Commodore power supplies often failed before expected; the computer reportedly had a 30% return rate in late 1983, compared to the 5-7% the industry considered acceptable.
The original PSU included on early 1982-83 machines had a 5-pin connector and could accidentally be plugged into the video output. To prevent the user from making this fatal mistake, Commodore changed the plug design on 250407 motherboards to a 3-pin connector. Commodore later changed the design, omitting the gel. The follow-on model, the Commodore 128, used a larger, improved power supply that included a fuse. The power supply that came with the Commodore REU was similar to that of the Commodore 128’s unit, providing an upgrade for customers who purchased that accessory.
As is common for home computers of the early 1980s, the C64 incorporates a ROM-based version of the BASIC programming language which essentially served as the operating system for the machine. The disk drive has its own microprocessor, much like the earlier CBM/PET systems and the Atari 400 and Atari 800. This means that no memory space is dedicated to running a disk operating system, as was the case with earlier systems such as the Apple II and TRS-80.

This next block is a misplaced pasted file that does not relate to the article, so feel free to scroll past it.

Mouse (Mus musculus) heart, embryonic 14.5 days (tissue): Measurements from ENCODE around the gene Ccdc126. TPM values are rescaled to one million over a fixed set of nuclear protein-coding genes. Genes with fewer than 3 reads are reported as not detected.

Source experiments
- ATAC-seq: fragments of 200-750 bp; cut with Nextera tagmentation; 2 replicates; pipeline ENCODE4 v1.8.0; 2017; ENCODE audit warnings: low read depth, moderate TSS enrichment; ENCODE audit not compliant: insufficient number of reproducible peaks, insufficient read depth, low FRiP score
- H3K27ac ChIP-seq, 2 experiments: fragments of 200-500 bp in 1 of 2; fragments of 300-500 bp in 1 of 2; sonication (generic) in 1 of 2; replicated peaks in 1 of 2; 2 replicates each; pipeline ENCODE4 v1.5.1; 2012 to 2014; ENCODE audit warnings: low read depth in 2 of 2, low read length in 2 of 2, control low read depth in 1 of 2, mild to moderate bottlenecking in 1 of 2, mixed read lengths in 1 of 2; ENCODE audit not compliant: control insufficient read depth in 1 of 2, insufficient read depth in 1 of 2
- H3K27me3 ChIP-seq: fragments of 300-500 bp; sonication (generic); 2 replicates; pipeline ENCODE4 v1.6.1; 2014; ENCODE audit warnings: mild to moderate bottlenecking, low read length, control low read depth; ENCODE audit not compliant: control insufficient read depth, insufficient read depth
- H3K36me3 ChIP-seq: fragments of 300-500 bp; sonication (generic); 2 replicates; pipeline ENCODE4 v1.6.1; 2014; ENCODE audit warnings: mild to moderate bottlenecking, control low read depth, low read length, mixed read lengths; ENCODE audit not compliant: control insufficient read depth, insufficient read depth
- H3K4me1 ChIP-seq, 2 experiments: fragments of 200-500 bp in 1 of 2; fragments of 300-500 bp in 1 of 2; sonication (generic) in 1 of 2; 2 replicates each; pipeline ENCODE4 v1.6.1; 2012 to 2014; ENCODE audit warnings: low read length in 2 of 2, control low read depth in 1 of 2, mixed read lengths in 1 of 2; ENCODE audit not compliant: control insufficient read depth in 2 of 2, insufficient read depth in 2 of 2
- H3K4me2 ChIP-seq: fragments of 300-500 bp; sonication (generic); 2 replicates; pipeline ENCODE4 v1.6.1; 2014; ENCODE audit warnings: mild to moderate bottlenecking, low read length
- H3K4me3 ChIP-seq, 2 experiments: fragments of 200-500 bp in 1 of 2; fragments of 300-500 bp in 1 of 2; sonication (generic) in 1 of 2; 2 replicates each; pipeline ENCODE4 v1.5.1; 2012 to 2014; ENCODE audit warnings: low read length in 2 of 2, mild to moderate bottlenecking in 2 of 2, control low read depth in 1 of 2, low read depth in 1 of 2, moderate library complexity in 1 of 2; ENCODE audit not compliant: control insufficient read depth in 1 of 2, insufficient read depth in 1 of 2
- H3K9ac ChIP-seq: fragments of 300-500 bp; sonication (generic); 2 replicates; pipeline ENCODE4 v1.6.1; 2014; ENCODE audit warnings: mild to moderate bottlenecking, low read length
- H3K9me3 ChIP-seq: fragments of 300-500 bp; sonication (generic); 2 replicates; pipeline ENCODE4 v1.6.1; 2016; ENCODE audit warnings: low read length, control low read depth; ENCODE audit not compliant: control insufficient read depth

Commodore BASIC 2.0 is used instead of the more advanced BASIC 4.0 from the PET series, since C64 users were not expected to need the disk-oriented enhancements of BASIC 4.0. The company did not expect many to buy a disk drive. The version of BASIC is limited and does not include specific commands for sound or graphics manipulation, instead requiring users to use the “PEEK and POKE” commands to access the graphics and sound chip registers directly. To provide extended commands, including graphics and sound, Commodore produced two different cartridge-based extension to BASIC 2.0: Simons’ BASIC and Super Expander 64. Other languages available for the C64 include Pascal, C Logo, Forth, and FORTRAN. Compilers for BASIC 2.0 such as Petspeed 2 (from Commodore), Blitz (from Jason Ranheim) and Turbo Lightning (from Ocean Software) were produced,. Most commercial C64 software was written in assembly language, either cross developed on a larger computer, or directly on the C64 using a machine code monitor or an assembler. This maximized speed and minimized memory use. Some games, particularly adventures, used high level scripting languages.